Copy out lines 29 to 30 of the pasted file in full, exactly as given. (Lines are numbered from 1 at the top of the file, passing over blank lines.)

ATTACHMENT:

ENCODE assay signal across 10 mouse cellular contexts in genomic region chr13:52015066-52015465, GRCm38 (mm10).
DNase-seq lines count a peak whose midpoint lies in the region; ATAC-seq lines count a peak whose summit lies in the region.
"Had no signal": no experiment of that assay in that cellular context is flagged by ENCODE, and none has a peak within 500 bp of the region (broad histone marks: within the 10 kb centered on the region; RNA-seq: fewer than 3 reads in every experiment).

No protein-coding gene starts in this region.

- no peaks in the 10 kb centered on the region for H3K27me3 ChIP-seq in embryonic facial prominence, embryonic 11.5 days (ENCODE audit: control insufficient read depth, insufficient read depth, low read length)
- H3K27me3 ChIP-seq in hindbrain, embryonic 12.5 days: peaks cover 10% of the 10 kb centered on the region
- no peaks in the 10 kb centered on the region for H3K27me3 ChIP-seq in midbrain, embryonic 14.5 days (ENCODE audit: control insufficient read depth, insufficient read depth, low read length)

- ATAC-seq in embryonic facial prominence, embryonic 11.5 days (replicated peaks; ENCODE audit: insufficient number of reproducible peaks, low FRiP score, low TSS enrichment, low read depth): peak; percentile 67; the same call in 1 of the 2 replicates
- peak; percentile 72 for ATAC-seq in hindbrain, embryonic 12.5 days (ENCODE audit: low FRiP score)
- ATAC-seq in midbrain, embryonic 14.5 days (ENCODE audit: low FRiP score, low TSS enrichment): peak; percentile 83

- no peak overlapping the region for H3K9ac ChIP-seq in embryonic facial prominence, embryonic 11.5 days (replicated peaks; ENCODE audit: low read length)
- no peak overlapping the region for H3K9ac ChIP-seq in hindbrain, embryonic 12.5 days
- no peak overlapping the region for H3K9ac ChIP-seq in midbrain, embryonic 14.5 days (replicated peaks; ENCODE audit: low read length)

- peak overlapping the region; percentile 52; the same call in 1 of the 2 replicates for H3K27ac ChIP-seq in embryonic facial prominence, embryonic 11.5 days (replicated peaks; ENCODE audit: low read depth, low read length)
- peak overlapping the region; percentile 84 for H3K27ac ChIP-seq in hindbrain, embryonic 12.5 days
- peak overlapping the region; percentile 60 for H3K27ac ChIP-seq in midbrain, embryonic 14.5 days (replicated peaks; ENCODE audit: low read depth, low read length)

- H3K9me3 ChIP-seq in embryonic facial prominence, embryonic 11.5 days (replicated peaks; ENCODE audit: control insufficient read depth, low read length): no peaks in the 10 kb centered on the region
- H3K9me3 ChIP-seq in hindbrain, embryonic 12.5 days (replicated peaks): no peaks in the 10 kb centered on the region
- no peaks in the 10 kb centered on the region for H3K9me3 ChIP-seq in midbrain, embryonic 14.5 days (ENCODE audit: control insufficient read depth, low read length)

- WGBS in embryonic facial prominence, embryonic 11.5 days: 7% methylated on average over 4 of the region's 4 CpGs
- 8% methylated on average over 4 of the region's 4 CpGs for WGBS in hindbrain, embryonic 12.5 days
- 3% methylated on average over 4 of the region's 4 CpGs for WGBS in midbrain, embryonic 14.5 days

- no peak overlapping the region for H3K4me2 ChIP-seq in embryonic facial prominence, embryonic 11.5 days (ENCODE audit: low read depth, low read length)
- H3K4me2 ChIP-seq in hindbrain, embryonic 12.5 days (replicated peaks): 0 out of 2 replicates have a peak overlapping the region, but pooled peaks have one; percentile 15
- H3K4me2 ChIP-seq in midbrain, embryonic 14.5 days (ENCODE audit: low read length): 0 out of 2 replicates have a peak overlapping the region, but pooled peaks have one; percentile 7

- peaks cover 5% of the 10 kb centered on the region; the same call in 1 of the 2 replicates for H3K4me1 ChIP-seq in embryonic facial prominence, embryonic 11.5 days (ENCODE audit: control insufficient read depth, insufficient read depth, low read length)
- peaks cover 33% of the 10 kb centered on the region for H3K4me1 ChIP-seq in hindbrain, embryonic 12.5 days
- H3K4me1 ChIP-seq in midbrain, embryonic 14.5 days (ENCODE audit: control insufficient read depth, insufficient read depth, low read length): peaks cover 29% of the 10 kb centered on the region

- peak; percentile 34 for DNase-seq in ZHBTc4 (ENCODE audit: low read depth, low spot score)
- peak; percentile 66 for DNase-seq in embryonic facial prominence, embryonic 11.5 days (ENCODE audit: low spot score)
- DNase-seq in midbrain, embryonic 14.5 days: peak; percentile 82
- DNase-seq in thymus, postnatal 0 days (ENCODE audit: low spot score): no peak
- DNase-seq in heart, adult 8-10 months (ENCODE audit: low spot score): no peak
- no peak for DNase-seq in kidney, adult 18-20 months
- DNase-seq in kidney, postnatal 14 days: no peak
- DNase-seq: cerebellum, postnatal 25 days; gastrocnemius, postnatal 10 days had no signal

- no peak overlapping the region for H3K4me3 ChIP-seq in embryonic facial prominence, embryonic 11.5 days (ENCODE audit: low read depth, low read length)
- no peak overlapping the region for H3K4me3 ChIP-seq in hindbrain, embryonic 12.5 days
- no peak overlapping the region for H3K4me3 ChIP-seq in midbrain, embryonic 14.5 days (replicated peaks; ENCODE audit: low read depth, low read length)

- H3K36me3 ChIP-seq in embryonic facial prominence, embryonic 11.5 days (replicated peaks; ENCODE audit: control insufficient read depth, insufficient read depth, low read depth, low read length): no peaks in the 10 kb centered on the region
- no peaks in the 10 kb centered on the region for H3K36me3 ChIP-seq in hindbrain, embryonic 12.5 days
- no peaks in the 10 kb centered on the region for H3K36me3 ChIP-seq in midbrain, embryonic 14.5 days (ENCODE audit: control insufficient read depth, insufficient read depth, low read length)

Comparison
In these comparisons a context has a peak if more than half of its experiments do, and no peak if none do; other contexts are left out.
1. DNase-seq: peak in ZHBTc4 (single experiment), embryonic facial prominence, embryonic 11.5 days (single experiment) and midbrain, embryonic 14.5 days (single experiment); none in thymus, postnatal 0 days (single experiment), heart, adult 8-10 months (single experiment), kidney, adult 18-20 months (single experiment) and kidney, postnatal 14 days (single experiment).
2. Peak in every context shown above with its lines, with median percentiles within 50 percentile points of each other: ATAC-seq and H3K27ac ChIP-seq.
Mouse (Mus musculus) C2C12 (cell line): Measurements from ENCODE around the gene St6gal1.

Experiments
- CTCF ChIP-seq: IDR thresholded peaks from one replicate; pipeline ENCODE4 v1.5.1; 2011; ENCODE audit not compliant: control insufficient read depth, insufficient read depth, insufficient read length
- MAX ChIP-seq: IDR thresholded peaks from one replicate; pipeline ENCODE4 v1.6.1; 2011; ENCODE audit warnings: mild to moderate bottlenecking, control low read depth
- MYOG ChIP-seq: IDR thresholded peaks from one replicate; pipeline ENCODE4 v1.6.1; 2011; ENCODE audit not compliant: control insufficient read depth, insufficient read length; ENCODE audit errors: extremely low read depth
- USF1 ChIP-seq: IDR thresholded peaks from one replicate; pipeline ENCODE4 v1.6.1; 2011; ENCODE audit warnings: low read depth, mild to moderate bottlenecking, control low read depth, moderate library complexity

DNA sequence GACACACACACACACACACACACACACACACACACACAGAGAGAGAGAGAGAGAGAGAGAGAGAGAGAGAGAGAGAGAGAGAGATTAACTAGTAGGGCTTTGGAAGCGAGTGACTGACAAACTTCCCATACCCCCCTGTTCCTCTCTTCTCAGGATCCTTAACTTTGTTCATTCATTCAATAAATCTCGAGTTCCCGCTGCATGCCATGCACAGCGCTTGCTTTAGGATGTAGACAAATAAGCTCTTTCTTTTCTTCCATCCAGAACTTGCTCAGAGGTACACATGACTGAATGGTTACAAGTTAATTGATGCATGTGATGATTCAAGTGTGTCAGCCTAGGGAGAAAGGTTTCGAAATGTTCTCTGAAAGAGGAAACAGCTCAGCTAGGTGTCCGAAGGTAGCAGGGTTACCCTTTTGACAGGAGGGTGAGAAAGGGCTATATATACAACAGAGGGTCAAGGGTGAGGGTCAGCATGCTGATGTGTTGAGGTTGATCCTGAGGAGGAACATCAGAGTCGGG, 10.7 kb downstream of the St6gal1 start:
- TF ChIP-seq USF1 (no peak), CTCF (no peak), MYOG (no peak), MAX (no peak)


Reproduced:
- peak; percentile 34 for DNase-seq in ZHBTc4 (ENCODE audit: low read depth, low spot score)
- peak; percentile 66 for DNase-seq in embryonic facial prominence, embryonic 11.5 days (ENCODE audit: low spot score)